Snap! That’s the nineteenth photo album I’ve invaded today!
That’s right, nineteen! And the day is young. There’s a whole train of yahoo’s unloading as we speak, and as the river is between them and their lunch, I am bound to end up in a few more. And it’s only Monday!
My photo awaits inside photo albums on coffee tables all over the county. Maybe I’ve even gone international!
If you paddle rivers in tourist zones, or rivers that share space with hiking, biking, walking, and picnicking, it’s a sure bet that you have had your picture taken by strangers. They are especially fond of
roosting on bridges, where they can not only point their lens at your
dome, but also shout questions at you like:
“Can you do an eskimo roll!”
“Don’t you get wet?”
“What IS that thing?”
“Where are your legs?”
“How come you only have one oar?”
“Where’s the motor go?”
“Aren’t you cold”
“Are you wearing a wetsuit?”
“What’s that smell?”
One day an elderly lady was taking pictures of my father and I as we were playing in the play hole by the Nantahala Outdoor Center. After getting her shot, she screamed down at me, “Why?!” When I asked her
“why what?” She said, “Why does he go back in there every time he
manages to escape?” I thought a minute and then said, “I don’t know!”
Non-boaters, or as I like to call them, “dry siders”, have a certain fascination with what we as whitewater boaters do. It’s not that most of them would like to trade places with us. In fact, it’s usually the
opposite. They are in utter shock that anyone would purposefully allow
river water to touch them and their clothing. I’ll admit, I have a
weird fondness for the stink of river gear that dry siders don’t.
The way I see it, there are three ways to act when your spider sense tingles and you realize someone you don’t know is taking your picture.
1: Act natural. Essentially, be so cool, you don’t need to acknowledge there is a camera pointed at you. Perhaps this is what the dry sider wants anyway. They are trying to snap a picture of the wild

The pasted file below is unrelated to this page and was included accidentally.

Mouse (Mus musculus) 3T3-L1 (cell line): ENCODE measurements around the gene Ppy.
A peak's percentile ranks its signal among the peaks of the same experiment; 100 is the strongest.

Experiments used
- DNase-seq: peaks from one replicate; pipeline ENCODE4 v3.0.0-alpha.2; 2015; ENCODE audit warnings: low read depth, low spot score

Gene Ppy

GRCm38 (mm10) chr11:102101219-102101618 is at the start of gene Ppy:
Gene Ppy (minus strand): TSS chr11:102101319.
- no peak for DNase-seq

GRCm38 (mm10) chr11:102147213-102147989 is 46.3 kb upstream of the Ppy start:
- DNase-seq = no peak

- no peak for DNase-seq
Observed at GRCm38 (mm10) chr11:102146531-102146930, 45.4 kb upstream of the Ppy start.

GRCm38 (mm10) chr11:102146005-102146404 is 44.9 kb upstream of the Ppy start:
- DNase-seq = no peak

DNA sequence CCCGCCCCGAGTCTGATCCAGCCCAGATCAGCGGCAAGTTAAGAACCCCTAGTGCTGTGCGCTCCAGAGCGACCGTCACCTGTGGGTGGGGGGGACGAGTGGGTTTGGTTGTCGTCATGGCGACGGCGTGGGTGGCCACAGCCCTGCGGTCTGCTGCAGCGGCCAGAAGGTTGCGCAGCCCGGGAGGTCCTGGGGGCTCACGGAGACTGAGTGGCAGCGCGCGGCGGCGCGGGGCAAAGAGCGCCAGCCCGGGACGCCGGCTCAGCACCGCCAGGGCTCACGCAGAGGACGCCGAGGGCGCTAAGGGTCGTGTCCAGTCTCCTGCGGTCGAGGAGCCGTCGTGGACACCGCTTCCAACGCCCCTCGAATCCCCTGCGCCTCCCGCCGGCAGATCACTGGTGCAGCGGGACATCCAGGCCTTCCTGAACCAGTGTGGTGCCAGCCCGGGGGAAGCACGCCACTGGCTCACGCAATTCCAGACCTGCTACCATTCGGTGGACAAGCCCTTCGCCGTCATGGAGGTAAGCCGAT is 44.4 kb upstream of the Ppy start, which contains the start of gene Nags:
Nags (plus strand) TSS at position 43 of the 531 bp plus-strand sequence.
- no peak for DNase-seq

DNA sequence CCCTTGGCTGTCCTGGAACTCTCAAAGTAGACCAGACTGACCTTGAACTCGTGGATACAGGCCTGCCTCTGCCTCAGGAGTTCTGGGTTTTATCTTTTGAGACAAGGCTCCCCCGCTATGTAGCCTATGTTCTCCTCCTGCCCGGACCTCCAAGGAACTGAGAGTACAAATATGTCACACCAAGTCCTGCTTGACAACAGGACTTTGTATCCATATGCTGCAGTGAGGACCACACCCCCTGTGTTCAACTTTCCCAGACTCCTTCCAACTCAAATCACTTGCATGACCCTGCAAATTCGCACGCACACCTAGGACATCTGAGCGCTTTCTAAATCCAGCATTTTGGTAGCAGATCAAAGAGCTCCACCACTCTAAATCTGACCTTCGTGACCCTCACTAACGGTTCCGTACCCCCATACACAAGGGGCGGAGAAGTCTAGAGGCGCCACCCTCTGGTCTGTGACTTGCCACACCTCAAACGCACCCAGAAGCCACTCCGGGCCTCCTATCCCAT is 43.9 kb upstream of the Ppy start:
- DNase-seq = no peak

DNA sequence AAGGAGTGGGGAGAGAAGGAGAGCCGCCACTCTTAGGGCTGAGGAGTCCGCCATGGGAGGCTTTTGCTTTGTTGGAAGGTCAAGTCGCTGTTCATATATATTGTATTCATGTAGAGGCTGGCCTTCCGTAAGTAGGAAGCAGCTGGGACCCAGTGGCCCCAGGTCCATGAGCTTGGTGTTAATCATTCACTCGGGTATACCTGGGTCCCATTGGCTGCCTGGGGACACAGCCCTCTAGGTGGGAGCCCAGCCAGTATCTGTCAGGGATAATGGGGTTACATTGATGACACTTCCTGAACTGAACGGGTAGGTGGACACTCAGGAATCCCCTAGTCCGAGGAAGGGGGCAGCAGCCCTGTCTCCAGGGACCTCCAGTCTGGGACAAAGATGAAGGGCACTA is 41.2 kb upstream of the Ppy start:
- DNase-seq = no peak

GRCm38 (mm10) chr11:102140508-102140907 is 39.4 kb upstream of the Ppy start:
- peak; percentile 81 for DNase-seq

beast in its natural habitat after all, not some simulated play park.
2: Perform. So what if the water is 48 degrees? These people want a show gosh darn it! So you pretend that they came around just as you were conveniently planning on throwing a massive bow stall into a cold
water face plant finished by what every dry sider truly desires to
see….an eskimo roll. ”Golly Paw, he did that flip around thingy just
like ‘dem es-skee-moes on that national geographic show!”
3: Sabotage. For some, the thought of being in yet another photo they will never see is too much. So, they do what others do whenever someone tries to take an unwanted photo. Ruin it.
“Oop, sorry! Didn’t see you taking my picture or I would never have chosen that moment to blow this two foot snot rocket. But, a boaters got to do what a boaters got to do.”
“Huh? Yes, I always scratch my arm pits when traveling through rapids.”
“Nah. I em nut schticking meh tongue et you. I em airing meh tongue out.”
“What face? That’s just how I look when I concentrate”
“Is that a bear behind you!” <when they look away, roll> “Sorry, I can’t possibly do that more than once a day or my life jacket will shrink.”
“I wasn’t picking…I had an itch.”
So next time you see someone on shore, remember that you have choices. It is up to you to decide whether or not you will humor or horrify. For many, you will forever recirculate in someone else’s